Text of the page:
From the original review in The Lincoln Star by Mary Somerville, February 1975: Publishers have recently come a long way toward liberating children’s books … in general, there are more titles with strong female characters.
This does not mean that all books now being published are nonsexist. Far from it. As a matter of fact, nonsexist easily readers are practically unobtainable. But a large number of new picture books, nonfiction, and fiction for older children reflect the craving for human liberation.
Witness Nobody’s Family is Going to Change, a 1974 American Library Association Notable Book by Louise Fitzhugh, author of Harriet the Spy. Read More→
Agatha Christie (1890 – 1976) drew on her observations of the world and people surrounding her to become the literary world’s “Queen of Crime.” Her first novel, The Mysterious Affair at Styles (1920), was written as a dare from her sister. This was the book that introduced the iconic detective character, Hercule Poirot.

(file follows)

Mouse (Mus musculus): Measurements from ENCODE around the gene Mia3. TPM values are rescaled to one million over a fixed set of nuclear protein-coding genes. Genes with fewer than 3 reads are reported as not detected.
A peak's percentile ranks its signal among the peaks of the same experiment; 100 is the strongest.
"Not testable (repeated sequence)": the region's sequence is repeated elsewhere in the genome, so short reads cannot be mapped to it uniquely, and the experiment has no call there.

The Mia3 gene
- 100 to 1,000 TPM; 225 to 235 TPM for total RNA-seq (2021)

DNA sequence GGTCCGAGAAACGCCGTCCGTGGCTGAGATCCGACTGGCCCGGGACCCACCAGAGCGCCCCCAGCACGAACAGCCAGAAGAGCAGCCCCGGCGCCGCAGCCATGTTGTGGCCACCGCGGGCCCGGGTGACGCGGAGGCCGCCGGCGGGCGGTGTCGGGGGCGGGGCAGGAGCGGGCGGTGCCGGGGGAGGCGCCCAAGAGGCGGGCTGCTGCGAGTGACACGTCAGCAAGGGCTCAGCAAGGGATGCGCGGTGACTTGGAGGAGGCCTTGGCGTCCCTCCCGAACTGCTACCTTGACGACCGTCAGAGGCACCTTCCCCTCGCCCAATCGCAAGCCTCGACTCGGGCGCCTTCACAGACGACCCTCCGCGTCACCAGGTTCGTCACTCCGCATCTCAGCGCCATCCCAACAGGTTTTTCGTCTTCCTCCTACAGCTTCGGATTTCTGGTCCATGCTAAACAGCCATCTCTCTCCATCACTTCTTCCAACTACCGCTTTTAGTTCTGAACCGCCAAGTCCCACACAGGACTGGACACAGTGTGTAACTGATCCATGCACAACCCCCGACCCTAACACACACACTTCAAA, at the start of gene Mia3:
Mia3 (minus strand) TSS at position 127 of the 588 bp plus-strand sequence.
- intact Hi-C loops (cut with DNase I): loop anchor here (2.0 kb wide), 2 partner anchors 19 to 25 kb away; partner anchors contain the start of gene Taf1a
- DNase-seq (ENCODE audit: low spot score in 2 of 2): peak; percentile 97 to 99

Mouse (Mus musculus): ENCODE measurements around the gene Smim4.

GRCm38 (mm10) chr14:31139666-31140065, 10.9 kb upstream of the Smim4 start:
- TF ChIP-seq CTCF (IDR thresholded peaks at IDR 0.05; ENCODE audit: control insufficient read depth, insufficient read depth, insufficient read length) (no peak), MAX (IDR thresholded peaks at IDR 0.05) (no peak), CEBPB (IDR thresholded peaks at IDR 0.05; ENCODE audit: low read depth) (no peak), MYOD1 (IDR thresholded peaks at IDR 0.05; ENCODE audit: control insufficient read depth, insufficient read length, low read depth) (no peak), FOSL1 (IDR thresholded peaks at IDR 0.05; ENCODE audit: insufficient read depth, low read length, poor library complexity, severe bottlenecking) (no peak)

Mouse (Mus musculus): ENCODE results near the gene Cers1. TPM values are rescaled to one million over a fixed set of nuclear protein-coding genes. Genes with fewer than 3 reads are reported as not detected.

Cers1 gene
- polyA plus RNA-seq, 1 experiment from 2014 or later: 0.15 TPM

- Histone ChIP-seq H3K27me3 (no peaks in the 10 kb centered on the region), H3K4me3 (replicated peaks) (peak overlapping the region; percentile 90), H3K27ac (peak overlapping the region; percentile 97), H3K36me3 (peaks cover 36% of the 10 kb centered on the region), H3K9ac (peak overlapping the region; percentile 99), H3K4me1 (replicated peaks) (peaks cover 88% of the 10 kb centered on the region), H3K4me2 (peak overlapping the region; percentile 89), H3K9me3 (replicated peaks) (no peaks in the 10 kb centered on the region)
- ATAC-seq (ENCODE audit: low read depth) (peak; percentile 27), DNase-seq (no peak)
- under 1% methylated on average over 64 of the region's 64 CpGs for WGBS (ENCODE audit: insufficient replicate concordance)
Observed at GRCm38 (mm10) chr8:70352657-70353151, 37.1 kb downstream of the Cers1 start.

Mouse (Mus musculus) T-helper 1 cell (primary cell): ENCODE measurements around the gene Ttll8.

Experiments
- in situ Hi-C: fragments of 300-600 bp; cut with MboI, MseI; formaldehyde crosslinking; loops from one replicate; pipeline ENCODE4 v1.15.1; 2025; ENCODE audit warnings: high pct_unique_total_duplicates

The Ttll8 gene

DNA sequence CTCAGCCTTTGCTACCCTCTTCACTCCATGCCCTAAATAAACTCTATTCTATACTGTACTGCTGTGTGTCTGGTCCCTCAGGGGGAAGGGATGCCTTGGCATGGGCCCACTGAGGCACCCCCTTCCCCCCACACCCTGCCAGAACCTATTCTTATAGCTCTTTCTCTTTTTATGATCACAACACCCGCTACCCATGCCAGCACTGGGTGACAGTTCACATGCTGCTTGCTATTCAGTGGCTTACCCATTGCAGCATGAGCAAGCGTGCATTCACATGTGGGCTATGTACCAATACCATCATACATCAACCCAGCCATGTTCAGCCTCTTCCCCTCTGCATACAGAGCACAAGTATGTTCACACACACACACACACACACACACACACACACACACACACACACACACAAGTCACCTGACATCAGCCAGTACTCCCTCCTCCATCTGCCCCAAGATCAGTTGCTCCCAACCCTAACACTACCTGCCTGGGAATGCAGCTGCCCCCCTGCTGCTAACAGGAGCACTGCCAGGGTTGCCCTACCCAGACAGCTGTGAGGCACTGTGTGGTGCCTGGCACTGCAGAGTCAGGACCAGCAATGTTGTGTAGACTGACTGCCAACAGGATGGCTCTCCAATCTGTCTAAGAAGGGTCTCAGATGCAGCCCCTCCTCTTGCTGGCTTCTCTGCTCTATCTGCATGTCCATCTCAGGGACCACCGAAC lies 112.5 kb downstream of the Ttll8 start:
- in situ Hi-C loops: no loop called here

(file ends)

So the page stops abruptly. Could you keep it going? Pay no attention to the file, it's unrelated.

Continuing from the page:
Though she earned a place in The Guinness Book of World Records as the best-selling novelist in the world with sales of over four billion books, writing didn’t come easily to Dame Agatha. In his post on The Writing Habits of Agatha Christie, Tony Riches explains: Read More→